Here, then, is another of Munro/Saki’s brooding, eerie West Country folk stories (see: “The Blood-Feud of Toad-Water,” “The Peace of Mowsle Barton,” and “The Cobweb”), set among rural folk in Devonshire, where Munro spent his childhood (just outside Barnstaple). The “combe” in its non-hero’s name further hints that the locale is North Devon, where Woolacombe, Ilfracombe, and Combe Martin lie.

The twist in this tale, as in Saki’s “The Mouse” (1909) and “The Storyteller” (1913), comes on a train, but this twist stops us at a “grim” waystation in the life of a country lad who is, though in the same Edwardian-era England, as far from Saki’s carefree, urban Reginald or Clovis as can be imagined. And there, on the train, any sense of forward movement, especially after the free-and-easy Duncombe’s laggardly ride just happened to lead him to the family’s door, is ironically undercut by the boy’s sullen stuck-ness, for he is speeding along by train only to be caged in a dank, dark place, day upon day upon day.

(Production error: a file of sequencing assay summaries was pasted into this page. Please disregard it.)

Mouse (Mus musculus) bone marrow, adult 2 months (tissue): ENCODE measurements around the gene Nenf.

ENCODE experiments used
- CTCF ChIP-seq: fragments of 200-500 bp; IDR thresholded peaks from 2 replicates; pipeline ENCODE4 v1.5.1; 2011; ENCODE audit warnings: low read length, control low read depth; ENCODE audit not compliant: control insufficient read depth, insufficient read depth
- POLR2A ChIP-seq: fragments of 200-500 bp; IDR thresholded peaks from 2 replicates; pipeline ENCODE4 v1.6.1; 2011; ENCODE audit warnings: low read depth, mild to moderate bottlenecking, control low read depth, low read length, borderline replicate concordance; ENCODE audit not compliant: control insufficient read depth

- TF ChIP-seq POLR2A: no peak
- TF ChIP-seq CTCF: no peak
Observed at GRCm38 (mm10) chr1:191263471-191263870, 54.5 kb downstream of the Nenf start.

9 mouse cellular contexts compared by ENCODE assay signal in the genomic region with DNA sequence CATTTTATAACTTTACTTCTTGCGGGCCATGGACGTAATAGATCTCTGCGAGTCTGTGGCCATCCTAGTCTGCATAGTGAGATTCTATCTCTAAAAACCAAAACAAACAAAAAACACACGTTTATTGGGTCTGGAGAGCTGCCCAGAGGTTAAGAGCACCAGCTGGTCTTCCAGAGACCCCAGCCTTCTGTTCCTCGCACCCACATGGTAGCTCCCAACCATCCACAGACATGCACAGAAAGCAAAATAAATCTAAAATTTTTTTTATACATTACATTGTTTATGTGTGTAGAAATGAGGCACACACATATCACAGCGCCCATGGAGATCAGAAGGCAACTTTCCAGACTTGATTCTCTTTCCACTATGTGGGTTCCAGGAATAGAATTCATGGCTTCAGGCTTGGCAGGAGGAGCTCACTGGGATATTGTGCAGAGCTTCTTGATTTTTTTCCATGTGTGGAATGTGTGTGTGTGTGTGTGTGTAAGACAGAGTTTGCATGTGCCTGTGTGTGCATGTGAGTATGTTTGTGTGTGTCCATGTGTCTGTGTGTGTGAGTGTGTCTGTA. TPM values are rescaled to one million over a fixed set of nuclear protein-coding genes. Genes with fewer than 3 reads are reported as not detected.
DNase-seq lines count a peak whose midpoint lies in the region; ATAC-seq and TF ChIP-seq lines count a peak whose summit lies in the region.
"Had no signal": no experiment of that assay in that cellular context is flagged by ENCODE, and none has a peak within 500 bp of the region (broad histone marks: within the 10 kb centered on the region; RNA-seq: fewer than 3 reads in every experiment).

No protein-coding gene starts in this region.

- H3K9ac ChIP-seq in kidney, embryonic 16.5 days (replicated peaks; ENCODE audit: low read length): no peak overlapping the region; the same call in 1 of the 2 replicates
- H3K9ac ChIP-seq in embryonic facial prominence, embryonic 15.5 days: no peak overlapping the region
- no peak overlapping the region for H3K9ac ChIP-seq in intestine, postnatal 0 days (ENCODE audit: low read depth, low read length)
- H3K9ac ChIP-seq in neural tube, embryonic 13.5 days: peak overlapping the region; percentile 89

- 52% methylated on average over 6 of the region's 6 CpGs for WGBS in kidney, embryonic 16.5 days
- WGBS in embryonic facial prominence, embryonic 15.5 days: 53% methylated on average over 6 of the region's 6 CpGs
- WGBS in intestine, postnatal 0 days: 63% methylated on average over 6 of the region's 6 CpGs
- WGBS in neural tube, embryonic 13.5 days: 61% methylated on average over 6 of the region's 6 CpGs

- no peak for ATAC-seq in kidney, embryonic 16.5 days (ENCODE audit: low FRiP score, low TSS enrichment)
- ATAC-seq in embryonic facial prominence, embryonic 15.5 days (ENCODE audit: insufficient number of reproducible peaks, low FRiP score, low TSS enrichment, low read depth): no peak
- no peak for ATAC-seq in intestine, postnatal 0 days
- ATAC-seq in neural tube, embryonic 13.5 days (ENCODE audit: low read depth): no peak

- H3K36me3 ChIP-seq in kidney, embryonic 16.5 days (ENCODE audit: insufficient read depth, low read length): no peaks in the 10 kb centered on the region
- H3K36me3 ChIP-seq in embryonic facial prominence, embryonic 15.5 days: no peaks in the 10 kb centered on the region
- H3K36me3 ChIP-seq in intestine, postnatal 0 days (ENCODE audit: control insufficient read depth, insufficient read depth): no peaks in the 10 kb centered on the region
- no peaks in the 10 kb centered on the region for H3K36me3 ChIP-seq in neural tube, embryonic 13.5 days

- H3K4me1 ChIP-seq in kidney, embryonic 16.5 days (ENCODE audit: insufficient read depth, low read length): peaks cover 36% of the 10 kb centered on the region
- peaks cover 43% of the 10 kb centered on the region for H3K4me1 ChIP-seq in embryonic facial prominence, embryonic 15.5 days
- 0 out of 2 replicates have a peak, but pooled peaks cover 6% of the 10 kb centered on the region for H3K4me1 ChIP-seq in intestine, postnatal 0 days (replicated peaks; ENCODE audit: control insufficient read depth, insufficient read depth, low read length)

With that solemn revelation, the story’s optimist is suddenly exposed as hopelessly naïve and out-of-his-depth . . . in no small part because he assumes, of this rural family, a simplicity and backwardness—and the mother does look back, with “wistful” nostalgia, to her father’s and father-in-law’s public statures, in contrast with the family’s present-day shame. (Edwardian-era England was often, after the war, thought of by nostalgics as a halcyon epoch—the last golden age for England and its Empire—and Saki happens to explode just such a sunny, false sentiment.)